At the beginning of each year, many people start to plan their holidays for the year ahead. Online (third-party) booking sites or intermediaries are proving an increasingly popular option, particularly for bargain hunters on the lookout for the best deal.

Read our article to learn more about what you need to know if you are booking a holiday using a third-party booking site, along with some of our top tips!

What are third-party booking sites?

Third-party booking sites are known by lots of different names. Here are some of the main types and the services that they provide.

  • Online travel agents (OTAs) have their own supply of travel products and services, which they sell on behalf of suppliers/providers. Some of the best-known global OTAs are, Expedia, Travelocity,, Hostelworld,, Airbnb,, LateRooms and
  • Comparison websites collect data from the online travel agents above, as well as other third-party search engines and hotel websites, and combine them together so you can compare different offers. Examples of these types of sites include Google Flights, Skyscanner, HotelsCombined, It is important to know that some of these comparison sites are owned by online travel agents and are therefore not entirely independent.

Why use a third-party booking site?

  • Price: The main benefit is that consumers can easily compare what is on offer. They can also benefit from special offers as the OTAs can pass on savings due to their scale.
  • Choice: Through third-party sites you may have access to options that you wouldn’t have found simply by searching online.
  • Convenience: They provide a fast way to find information, check reviews, and place bookings for multiple travel services in one go. You can also deal with one point of contact, which is easier.
  • Security:They offer sophisticated online facilities that ensure the safety of users’ data, as well as secure payments and transactions between consumers and suppliers.

What you need to be aware of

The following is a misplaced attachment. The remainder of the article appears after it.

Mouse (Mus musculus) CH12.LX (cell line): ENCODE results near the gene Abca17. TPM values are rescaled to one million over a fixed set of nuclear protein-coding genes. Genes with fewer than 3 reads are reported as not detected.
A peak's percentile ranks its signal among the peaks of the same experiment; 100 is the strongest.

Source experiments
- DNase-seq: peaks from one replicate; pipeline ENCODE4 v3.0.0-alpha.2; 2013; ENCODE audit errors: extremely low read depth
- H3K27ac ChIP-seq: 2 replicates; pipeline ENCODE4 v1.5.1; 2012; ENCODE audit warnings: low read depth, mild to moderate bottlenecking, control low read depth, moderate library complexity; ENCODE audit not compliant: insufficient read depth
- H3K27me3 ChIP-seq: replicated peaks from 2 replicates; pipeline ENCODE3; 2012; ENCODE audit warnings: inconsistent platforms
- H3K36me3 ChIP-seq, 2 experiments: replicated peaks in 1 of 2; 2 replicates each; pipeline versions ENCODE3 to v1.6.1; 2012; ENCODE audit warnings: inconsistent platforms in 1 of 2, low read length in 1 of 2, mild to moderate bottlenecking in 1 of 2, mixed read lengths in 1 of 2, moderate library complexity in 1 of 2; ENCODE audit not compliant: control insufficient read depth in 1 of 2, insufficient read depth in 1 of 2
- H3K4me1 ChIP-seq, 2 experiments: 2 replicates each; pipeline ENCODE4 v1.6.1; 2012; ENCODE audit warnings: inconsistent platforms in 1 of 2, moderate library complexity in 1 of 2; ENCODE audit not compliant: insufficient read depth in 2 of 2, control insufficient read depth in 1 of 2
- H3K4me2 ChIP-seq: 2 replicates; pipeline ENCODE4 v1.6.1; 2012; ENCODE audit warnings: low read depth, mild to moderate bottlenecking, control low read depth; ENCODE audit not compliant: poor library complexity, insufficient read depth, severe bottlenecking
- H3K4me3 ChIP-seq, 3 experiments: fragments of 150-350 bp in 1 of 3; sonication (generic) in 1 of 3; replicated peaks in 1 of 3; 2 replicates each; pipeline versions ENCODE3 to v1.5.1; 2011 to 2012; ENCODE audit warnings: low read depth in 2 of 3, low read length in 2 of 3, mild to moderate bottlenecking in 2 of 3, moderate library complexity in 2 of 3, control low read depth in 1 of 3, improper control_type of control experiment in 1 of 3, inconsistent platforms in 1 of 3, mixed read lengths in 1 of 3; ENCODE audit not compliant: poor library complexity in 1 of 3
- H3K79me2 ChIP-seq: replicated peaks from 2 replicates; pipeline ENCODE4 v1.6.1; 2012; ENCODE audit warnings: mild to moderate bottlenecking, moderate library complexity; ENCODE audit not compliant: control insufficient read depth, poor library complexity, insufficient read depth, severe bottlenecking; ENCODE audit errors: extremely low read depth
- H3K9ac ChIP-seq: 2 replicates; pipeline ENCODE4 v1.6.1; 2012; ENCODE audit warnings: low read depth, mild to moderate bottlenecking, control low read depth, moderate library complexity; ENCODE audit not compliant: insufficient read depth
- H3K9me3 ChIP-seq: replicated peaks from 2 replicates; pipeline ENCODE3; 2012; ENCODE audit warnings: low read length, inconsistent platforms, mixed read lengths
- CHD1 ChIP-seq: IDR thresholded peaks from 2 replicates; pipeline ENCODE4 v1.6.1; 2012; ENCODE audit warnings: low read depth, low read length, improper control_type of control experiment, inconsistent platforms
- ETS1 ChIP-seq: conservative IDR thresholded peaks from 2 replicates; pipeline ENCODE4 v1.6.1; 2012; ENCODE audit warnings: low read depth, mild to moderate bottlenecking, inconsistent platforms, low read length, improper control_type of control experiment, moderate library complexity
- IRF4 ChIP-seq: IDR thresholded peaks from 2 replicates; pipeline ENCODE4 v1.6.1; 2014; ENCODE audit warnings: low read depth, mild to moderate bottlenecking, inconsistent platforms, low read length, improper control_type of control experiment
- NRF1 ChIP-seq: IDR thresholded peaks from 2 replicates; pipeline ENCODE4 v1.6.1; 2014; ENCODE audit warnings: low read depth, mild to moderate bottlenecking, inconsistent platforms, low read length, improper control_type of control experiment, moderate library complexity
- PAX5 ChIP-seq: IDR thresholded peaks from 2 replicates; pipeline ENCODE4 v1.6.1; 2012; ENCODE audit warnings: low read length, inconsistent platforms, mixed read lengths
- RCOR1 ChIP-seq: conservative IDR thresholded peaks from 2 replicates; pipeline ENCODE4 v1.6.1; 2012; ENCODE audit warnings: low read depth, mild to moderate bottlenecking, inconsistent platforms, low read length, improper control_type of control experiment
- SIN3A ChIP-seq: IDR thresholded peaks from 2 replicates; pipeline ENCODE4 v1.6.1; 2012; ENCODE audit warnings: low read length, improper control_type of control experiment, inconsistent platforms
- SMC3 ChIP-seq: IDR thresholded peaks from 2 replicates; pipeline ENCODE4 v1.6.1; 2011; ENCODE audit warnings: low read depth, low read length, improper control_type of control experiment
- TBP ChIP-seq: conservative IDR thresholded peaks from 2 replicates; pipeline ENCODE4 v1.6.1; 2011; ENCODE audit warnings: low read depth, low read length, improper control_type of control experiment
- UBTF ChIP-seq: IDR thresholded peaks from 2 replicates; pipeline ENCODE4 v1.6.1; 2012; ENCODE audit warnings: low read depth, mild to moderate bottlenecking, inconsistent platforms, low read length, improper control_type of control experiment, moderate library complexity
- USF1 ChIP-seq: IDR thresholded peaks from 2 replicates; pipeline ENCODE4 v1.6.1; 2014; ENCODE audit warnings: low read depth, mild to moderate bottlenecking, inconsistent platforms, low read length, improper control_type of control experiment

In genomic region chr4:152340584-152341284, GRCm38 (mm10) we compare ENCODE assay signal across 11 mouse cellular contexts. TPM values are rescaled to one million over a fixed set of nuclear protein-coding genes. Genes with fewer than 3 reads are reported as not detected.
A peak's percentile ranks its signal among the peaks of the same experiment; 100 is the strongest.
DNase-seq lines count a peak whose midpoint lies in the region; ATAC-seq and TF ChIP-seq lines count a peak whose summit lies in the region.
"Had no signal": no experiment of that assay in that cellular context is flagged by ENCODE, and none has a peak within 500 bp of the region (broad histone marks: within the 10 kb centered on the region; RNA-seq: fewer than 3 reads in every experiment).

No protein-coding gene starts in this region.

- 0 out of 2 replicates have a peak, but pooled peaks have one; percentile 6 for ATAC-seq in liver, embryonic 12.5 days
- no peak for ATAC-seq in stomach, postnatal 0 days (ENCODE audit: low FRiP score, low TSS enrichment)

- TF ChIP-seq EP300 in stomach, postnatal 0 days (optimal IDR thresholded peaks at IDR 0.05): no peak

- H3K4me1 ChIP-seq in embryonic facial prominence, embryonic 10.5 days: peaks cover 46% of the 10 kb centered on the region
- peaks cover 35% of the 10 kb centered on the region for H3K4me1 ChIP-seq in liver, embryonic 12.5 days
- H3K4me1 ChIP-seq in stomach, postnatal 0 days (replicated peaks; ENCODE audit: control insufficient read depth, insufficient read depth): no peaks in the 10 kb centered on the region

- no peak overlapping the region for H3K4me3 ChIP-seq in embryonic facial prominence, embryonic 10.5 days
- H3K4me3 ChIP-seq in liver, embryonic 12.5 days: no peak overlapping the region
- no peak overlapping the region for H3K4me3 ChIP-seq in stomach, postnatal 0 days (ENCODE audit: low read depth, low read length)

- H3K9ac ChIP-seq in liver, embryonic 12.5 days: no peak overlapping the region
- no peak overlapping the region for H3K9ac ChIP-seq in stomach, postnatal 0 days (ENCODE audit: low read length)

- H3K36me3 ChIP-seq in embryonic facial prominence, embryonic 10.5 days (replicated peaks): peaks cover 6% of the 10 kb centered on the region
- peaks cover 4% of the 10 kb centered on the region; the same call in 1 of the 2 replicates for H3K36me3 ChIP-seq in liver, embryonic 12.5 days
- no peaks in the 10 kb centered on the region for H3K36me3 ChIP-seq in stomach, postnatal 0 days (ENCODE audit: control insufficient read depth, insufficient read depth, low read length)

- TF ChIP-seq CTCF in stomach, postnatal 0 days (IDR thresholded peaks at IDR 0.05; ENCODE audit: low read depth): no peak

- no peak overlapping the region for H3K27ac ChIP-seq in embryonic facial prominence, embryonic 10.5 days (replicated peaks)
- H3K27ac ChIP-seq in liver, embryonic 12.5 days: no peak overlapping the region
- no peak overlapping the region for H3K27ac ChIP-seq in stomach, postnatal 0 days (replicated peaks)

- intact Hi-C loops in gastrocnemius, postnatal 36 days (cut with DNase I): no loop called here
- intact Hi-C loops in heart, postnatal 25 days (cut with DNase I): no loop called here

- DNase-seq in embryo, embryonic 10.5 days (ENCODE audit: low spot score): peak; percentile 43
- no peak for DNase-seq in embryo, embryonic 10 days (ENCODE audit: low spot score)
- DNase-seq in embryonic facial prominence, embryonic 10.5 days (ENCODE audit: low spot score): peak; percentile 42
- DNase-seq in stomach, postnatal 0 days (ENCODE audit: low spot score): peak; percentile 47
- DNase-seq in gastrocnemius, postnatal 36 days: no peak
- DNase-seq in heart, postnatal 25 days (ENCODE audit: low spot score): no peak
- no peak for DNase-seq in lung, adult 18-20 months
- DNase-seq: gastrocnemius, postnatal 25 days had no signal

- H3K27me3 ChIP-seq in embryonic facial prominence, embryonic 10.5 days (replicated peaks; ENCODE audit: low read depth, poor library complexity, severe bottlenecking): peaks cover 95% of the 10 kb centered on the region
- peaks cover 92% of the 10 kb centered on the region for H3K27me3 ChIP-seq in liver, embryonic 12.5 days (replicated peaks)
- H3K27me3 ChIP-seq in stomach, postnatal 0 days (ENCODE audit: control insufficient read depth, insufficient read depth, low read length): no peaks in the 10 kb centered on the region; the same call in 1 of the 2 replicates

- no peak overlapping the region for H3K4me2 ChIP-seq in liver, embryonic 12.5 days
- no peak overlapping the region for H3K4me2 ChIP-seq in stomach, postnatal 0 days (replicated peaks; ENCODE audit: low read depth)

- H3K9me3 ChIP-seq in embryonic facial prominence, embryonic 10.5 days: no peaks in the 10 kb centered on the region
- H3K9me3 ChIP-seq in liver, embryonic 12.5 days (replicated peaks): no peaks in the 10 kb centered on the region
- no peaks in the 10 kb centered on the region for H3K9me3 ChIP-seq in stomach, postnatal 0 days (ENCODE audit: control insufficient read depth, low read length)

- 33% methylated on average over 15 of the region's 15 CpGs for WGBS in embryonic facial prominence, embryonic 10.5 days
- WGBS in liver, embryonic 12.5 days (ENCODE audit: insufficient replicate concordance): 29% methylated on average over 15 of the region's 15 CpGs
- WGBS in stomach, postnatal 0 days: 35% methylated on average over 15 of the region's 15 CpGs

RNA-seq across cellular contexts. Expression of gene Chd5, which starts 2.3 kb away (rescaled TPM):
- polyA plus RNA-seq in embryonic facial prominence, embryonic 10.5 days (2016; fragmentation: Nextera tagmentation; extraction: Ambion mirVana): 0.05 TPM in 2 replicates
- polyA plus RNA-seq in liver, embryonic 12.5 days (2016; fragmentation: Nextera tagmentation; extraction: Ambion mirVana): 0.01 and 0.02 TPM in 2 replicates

• Headline offers: Attractive low-price offers may have additional charges that become apparent as you go through the booking system. The end result is that the final price at the end may be more than other offers or if you booked the services individually.
  • If something goes wrong: As you have booked with an intermediary, it may be challenging if there is a disruption or cancelation in travel services. If this happens, it is best to contact the travel supplier directly.
  • Contract confusion: When you make a booking, your contract will usually be directly with the service provider and not with the booking website, so you will be bound by the terms and conditions of the travel provider. The third party may also have terms and conditions attached to their service, which you will also be bound by.
  • Terms and conditions: It is essential that you read the terms and conditions of both the third-party booking site and the travel provider’s contracts as you will be bound by both. Look particularly at what they say about amending or cancelling bookings, payment details and requirements around travel.

Our top tips

  • No matter where you are booking, always check that the website provides complete contact details, including a geographical address, and confirm them with additional internet searches.
  • Check the name and URL of the website in the browser address bar before you book so you know if you are booking directly or through a search engine.
  • It is always a good idea to check for negative feedback and/or reviews left by other consumers. If an online travel agent has a record of poor communications or consistently refuses refunds, perhaps you should look elsewhere.
  • Read the terms and conditions on the websites of both the third-party booking site and the travel providers site before you book.
  • Be wary of any requests by a provider / actual supplier of the service to complete a reservation outside the booking platform of the third-party website. This is sometimes a sign of a potential scam and may leave you unprotected if something goes wrong.